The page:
Bipolar Disorder and suicide should not even be considered as co-illnesses, but according to the National Institute of Mental Health (NIMH), 1 out of 5 of those who have Bipolar Disorder will kill themselves. Considering that over one million people in this country, age eighteen and older, have been diagnosed with Bipolar Disorder, that is quite a number of people. And the number of people misdiagnosed or yet undiagnosed with Bipolar Disorder is even higher.

People with Bipolar Disorder are about twice as likely to commit suicide than those suffering simply from major depression. Those with bipolar tend to become suicidal during bipolar depressive episodes, and/or rapid cycling Bipolar Disorder. Even those individuals during a hypomanic or even full bipolar manic cycle can fall subject to suicidal ideologies. Those with Bipolar Disorder especially susceptible to suicidal thoughts are those suffering the psychotic symptoms of delusions and hallucinations of a bipolar episode.

Suicide statistics in 2005, according to the Centers for Disease Control (CDC) show that ten percent of all deaths were due to suicide (self-inflicted injury or death). These were not specified to be due to mental illness, but it still statistically backs up the above statistic that ten percent of those with Bipolar Disorder will kill themselves.

Some people with Bipolar Disorder do become suicidal. According to the National Institute of Mental Health (NIMH), more than ninety percent of people who kill themselves have a diagnosable mental disorder, usually a depressive disorder, such as Bipolar Disorder. This can be predictable when you consider how low the negative thoughts can be when a person is in the depths of a bipolar depressive episode.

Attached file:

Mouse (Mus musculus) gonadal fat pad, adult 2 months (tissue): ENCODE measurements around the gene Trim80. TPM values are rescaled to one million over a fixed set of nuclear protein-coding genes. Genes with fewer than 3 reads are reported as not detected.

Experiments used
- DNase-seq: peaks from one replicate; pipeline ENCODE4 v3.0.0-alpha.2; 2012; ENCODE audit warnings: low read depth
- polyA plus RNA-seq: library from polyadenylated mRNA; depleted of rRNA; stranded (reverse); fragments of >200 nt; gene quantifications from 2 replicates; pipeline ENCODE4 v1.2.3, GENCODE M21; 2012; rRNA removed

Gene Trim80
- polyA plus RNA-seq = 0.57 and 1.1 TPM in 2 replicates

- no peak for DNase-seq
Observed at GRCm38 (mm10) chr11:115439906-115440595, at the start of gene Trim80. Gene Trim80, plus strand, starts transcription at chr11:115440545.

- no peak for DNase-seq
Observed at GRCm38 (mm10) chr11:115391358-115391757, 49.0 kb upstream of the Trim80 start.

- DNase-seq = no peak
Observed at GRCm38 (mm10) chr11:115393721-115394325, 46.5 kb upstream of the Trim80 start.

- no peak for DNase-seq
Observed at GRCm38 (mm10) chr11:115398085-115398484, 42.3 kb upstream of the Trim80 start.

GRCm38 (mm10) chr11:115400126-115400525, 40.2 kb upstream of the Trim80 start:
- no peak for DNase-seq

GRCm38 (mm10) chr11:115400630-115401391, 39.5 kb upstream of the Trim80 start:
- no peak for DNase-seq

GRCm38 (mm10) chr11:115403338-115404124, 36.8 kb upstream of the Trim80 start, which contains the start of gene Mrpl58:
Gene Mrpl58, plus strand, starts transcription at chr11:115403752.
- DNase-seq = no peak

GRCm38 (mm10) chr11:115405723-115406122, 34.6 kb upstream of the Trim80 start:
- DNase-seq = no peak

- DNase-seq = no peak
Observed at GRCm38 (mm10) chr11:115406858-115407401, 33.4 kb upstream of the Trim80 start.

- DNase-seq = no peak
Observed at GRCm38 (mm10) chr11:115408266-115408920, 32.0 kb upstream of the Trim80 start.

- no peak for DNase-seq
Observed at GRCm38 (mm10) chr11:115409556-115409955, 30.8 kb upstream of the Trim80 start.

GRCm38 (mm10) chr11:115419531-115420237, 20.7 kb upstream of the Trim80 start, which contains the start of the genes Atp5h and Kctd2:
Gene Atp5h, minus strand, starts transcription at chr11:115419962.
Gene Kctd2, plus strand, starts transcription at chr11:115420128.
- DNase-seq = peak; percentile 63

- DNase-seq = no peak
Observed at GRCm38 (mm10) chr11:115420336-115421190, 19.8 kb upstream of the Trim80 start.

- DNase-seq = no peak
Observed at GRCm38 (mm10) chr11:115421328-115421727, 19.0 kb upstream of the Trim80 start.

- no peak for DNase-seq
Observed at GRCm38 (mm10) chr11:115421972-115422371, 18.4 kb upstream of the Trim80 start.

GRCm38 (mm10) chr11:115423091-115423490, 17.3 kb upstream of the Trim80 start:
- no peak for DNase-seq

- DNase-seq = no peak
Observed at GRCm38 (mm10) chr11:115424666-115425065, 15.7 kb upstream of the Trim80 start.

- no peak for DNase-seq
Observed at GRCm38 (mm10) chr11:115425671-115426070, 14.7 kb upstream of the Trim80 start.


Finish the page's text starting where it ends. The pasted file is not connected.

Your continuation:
Suicidal symptoms to watch for include:

  • The person begins talking about death, feeling suicidal, or wanting to die.
  • The person starts having feelings of hopelessness or helplessness.
  • The person has feelings like nothing will ever change, that things will always be as bad as they seem right now.
  • The person has feelings like nothing they do would make a difference, that no one would even notice if they weren’t here any more.
  • The person feels like they’re just a burden on their family and friends, and no one really cares about them anyway.
  • The person starts putting their affairs in order (for example, they start organizing their finances, paying off debts, giving away possessions, or other things to prepare for their death).
  • The person exhibits risky behavior, as if they don’t care what happens to them—they obviously put themself in harm’s way, or in dangerous situations, with no care of the consequences, or where there is a chance of being killed.
  • The person begins abusing alcohol or drugs.

If you see someone begin to do the above, talk to them, keep them safe, get them to seek help. If they will not talk to you, maybe they will call the Suicide Hot Line, at: 1-800-SUICIDE.